If you now object that no such violations of due process were shown, then rem acu tetigisti, Patterico! Absent a de novo hearing, how could it possibly have been shown? The previous federal hearings considered only the question of whether there was any evidence at all by which Judge Greer could have arrived at his decision — they never heard original evidence whether Terri’s federal rights were violated.

    And now they never will. If the case is even pursued, which I doubt, they will dismiss it as moot, since she’s no longer sucking air.

    In a case as complex as this, with such a long judicial history, yet which was entirely dependent upon a series of factual determinations made at the very beginning by a single judge (she had no access to a jury, and in fact, no access to her own lawyer) — fact determinations that have been the precise subject of contention ever since they were first decided but which have never been evaluated for reasonableness by any appellate court since the day Judge Greer made them… what would have been the harm of one, single federal hearing as new, to see whether, in such a life-and-death case, Terri Schiavo’s federal constitutional and legal rights were violated?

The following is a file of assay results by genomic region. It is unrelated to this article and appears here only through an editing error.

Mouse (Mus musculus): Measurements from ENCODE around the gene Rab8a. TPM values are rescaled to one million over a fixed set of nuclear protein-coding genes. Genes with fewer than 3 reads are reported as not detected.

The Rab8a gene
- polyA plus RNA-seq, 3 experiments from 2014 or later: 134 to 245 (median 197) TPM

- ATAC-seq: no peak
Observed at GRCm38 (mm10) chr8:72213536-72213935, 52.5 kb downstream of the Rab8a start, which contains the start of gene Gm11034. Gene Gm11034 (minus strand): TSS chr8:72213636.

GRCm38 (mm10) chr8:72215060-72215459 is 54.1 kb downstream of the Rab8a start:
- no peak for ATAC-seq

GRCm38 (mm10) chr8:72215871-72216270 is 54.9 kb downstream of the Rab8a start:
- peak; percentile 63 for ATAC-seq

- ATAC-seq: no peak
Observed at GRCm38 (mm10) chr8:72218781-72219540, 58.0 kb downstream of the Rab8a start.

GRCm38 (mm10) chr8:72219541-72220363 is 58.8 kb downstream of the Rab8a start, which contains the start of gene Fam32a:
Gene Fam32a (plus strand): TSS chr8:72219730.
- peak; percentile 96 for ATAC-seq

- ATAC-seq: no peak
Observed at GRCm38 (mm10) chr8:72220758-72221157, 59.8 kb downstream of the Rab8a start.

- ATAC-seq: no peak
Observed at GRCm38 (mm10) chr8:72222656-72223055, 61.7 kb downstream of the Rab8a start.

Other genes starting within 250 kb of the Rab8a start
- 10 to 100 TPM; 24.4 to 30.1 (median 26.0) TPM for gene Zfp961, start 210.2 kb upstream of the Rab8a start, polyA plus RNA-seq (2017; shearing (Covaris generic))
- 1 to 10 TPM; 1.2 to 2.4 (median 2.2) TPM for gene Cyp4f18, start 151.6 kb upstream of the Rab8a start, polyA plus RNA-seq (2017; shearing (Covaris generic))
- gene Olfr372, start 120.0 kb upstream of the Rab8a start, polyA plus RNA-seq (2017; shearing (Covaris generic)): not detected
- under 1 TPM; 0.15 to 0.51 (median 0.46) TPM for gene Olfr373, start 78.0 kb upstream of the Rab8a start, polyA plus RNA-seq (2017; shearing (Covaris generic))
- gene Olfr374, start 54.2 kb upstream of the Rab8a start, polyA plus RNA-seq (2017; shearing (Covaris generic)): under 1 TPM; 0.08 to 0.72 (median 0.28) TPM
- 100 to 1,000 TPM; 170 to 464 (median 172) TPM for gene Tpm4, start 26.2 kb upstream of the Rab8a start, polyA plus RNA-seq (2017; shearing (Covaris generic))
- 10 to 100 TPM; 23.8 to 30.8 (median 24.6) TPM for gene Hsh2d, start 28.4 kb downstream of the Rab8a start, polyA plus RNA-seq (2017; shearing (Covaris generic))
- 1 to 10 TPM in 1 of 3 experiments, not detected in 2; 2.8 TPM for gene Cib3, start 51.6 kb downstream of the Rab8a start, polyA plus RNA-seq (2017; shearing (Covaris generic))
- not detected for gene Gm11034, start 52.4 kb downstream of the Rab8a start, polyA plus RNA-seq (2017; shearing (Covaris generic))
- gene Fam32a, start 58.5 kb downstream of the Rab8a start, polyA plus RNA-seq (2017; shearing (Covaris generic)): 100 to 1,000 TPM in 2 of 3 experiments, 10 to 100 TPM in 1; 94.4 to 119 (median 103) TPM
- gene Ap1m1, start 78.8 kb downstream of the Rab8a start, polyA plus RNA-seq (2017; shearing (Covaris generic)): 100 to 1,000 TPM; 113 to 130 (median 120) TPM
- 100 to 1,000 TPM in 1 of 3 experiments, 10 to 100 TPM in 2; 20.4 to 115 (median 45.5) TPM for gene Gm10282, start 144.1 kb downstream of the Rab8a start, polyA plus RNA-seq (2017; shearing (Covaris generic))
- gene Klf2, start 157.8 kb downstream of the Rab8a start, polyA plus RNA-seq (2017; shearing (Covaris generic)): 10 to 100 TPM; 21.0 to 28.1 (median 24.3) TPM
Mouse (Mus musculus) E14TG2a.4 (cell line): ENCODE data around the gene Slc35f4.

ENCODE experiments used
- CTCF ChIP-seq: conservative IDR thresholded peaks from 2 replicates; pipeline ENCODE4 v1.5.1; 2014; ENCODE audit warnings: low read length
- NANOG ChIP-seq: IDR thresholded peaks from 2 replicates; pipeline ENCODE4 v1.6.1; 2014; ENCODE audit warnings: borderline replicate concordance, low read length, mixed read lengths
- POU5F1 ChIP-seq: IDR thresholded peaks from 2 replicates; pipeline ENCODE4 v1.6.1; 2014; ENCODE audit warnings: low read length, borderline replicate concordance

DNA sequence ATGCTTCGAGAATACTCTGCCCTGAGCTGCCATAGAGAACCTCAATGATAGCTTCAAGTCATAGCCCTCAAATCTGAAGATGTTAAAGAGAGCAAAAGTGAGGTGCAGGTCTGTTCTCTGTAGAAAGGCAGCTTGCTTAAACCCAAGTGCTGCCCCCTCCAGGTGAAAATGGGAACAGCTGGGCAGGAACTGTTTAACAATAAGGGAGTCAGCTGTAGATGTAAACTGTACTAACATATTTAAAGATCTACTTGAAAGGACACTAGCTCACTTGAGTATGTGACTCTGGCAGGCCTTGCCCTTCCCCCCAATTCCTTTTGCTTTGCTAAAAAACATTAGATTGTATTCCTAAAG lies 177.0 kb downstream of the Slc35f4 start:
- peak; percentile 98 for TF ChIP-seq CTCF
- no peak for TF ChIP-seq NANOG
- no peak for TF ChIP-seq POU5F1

No prisoner would ever be executed in this country on the basis of fact determinations by the standard that the judge clearly used. A new trial would be ordered instead. But Terri, never convicted of any crime, did not receive any such justice.

    Greer speaketh, and judicial review can never second-guess his determinations of fact — no matter how questionable they may appear on their face.

    Dafydd

    Dafydd (df2f54)

  33. Patterico, consider this analogy.

    It’s 1962, and a white woman in Alabama is raped. Vigilantes grab the “colored” handyman who works on her property; they try to lynch him, but the local sheriff stops them and takes the man into custody instead.

    At trial, the sheriff claims, rather improbably, that he eyewitnessed the attack. The sheriff, it turns out, is a member of the same fraternal organization as the judge and spends many evenings with him.